These 12 Black female athletes, among many others, are breaking barriers, raising standards, and setting the stage for athletes around the world.
Bombette Martin talks about having the confidence to compete as a professional skateboarder.
These dads LOVE their girls. They are Girl Dads and they are proud.
Professional basketball player, Elena Delle Donne, is a superstar who exudes greatness in everything she does.
They are some of best the sports reporters in the game. They are role models who help a new generation get in front of the camera.
They aren’t always the biggest names in sports but adaptive athletes have amazing stories of perseverance and will. Here are some.
Patricia Melton won 6 Ivy League titles and qualified for the 1988 Olympic trials, but her work today helping others is even more impressive.
Jeremy Hefner of the New York Mets has a full house that includes three girls who he cherishes every day.
Phaidra Knight became a rugby legend because of her fierce and physical style ofplay. The hall-of-famer now uses her celebrity to help make a difference in the lives of others.
Dr. Tricia DeLaMora, a pediatrician, has spent her entire career helping others but one of her most important medical moments came unexpectedly during a grueling triathlon.
Amanda Burrill is a United States Navy veteran who returned to her first love, running, to aid recovery from traumatic brain injury. She was kind enough to share her story with us.
Meet Katy Sullivan, actress, producer, writer and oh, by the way, record-smashing Paralympic track and field athlete.
Collete V. Smith’s passion and love for football led her to become the NFL’s first female African American coach. She says the sport saved her life.
Lolo Jones’s athletic accomplishments speak for themselves but it’s her impact off the field that truly makes her an inspiration.
GoodSport honors a world-class senior athlete who held multiple national records and was tragically lost to COVID-19.
We all know siblings have rivalries in sports. These siblings push each other to excel and are each other’s biggest fans.
EVERYBODY knows about Venus and Serena but there are many other super sisters in sports. Here are some that you may not have heard of.
She is a pioneer for women in sports broadcasting and she’s helping to pave the way for women in baseball.
Team USA is full of bulging bulky athletes but the smallest member of the team is making a huge difference and inspiring girls across the country.
These women faced cancer and left it in the dust. When challenged with adversity, they were able to fight the disease and inspire others to do the same.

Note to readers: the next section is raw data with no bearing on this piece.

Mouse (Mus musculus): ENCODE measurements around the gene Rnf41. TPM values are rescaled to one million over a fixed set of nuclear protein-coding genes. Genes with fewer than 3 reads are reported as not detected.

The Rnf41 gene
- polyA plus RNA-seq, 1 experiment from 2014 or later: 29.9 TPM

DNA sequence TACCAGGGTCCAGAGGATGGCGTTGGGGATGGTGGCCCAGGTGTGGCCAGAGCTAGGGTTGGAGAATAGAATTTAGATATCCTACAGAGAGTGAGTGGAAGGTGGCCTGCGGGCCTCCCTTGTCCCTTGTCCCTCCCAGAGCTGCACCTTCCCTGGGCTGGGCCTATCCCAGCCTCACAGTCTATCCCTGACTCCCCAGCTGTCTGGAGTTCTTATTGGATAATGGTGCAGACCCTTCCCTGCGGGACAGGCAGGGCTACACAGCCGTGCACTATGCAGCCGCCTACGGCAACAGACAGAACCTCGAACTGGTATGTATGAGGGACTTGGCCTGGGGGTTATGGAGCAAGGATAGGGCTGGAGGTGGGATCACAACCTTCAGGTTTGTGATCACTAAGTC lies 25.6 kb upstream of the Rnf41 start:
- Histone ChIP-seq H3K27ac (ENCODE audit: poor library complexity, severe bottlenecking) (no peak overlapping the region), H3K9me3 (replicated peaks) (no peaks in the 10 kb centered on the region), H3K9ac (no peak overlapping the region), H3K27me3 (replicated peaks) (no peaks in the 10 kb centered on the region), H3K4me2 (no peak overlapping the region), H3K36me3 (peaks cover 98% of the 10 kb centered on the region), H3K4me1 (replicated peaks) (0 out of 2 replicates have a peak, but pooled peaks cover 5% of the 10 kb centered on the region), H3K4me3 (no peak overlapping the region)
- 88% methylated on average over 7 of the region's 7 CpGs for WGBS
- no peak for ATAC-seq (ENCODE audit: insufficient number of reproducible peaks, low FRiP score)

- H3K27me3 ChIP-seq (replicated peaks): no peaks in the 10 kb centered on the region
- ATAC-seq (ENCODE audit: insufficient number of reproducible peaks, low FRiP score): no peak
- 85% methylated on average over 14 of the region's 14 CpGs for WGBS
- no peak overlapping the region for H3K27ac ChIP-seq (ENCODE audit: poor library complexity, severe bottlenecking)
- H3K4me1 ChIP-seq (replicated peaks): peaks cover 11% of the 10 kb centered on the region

“Life is so much bigger than sport, and life is meant to be full” says volleyball superstar, Kerri Walsh Jennings.
Abbey D’Agostino didn’t win a medal but earned global respect for an amazing act
Women are carving out their space in the male-dominated sport of rugby. Here are a few stories that inspire us.
Kim Mulkey, a legend in college basketball, changed the course of her history when she turned down the head coaching job at Lousiana Tech.
Kyla Nelson won her battle with cancer to return to the basketball court with the University of Pittsburgh.
Steph Curry has collaborated with female filmmakers to create a powerful series of short films celebrating female athletes.
GoodSport’s interview with Ashley Armistead, the founder of a one-of-a-kind boys running program that emphasizes respecting girls.
Caroline Marks is already making waves. She has 17 national titles and a spot on the Team USA’s Olympic surf team, and her career is just beginning.
These dads LOVE their girls. They are Girl Dads and they are proud.
Shaakira Hassell overcame bias and hardship to become the first African-American woman to lead a strength and conditioning program in college sports.
College football trailblazer, Callie Brownson, follows her NFL dreams.
Neile Ivey will return home and replace the legendary Muffet McGraw as coach of Notre Dame women’s basketball.
What happens when you combine two athletes at the top of their sports? You get a POWER COUPLE. Here are some of our favorites.
Boomer Esiason Foundation supports runner Abby Dwyer as she balances Cystic Fibrosis and Motherhood.
Most people believe that in order to achieve optimal performance, you must train harder. However, athletes forget to consider the importance of real rest.
Darlene Hunter overcame a childhood accident to become a leader in adaptive sports.